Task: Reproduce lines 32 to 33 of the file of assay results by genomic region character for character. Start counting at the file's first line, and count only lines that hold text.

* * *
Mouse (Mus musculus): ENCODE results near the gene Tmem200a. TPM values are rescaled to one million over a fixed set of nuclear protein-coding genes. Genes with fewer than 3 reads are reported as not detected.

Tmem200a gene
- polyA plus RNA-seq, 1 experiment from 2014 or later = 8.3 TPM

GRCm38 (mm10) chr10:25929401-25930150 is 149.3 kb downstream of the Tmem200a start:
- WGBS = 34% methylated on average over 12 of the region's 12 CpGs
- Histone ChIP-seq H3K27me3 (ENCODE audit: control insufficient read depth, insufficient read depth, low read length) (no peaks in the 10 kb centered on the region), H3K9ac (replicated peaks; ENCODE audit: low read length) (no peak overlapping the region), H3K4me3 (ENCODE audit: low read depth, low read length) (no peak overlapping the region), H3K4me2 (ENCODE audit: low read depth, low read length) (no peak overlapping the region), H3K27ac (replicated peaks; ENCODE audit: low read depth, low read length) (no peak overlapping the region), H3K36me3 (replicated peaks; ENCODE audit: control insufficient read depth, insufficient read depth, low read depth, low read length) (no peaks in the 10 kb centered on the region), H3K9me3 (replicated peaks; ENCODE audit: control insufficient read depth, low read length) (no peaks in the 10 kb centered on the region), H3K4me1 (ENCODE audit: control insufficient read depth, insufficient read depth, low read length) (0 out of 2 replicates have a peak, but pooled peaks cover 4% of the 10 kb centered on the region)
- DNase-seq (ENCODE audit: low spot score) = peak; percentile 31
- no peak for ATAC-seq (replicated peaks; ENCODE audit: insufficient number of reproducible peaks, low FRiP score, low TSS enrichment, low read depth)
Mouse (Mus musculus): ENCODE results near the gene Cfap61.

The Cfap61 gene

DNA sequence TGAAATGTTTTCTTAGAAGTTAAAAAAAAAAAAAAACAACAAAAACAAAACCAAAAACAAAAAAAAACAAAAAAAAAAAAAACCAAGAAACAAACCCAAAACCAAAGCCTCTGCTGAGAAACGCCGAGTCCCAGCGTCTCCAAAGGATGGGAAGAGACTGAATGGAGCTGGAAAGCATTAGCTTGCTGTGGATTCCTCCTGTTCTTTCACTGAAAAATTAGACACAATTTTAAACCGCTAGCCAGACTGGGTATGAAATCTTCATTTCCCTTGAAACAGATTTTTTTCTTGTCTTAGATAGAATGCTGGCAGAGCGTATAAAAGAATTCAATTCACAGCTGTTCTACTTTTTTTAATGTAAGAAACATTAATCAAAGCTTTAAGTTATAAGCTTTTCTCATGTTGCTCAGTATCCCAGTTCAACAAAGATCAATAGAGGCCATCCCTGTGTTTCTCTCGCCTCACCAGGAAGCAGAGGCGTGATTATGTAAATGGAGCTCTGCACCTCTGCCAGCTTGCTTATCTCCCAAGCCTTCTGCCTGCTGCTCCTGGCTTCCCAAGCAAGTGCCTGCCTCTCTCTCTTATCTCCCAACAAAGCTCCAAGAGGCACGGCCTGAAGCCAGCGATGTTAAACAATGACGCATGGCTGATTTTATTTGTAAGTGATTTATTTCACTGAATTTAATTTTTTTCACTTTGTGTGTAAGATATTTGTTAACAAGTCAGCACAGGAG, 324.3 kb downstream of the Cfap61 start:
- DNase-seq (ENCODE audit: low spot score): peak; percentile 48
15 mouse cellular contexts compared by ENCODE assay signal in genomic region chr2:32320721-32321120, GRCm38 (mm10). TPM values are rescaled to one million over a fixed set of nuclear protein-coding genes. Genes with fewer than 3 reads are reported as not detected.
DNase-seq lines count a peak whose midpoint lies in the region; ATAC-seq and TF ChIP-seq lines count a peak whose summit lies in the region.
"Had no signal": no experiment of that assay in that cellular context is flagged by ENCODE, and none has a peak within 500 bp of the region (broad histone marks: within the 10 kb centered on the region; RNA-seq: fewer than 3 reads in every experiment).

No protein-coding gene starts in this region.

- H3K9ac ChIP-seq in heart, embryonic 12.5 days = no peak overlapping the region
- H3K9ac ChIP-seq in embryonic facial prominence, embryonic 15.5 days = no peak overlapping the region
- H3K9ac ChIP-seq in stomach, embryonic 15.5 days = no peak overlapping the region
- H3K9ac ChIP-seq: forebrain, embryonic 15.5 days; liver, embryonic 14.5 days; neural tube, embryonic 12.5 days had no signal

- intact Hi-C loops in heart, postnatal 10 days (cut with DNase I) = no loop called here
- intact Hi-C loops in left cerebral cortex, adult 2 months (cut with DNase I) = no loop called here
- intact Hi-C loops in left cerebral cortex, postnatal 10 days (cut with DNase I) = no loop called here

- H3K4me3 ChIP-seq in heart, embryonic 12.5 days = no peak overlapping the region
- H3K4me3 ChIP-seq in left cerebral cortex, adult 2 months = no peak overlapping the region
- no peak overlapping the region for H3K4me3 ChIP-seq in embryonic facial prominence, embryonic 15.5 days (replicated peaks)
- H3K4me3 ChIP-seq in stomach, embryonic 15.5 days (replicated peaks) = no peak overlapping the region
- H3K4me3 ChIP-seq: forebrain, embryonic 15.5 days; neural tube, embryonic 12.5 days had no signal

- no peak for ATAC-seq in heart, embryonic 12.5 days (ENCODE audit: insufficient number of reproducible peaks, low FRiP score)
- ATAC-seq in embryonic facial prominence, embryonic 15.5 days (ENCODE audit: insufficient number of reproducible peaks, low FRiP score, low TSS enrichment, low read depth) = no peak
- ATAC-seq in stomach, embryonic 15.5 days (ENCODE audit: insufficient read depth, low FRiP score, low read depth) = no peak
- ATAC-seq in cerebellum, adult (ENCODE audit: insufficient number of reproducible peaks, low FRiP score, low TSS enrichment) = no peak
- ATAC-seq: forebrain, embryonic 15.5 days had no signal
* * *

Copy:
- ATAC-seq in cerebellum, adult (ENCODE audit: insufficient number of reproducible peaks, low FRiP score, low TSS enrichment) = no peak
- ATAC-seq: forebrain, embryonic 15.5 days had no signal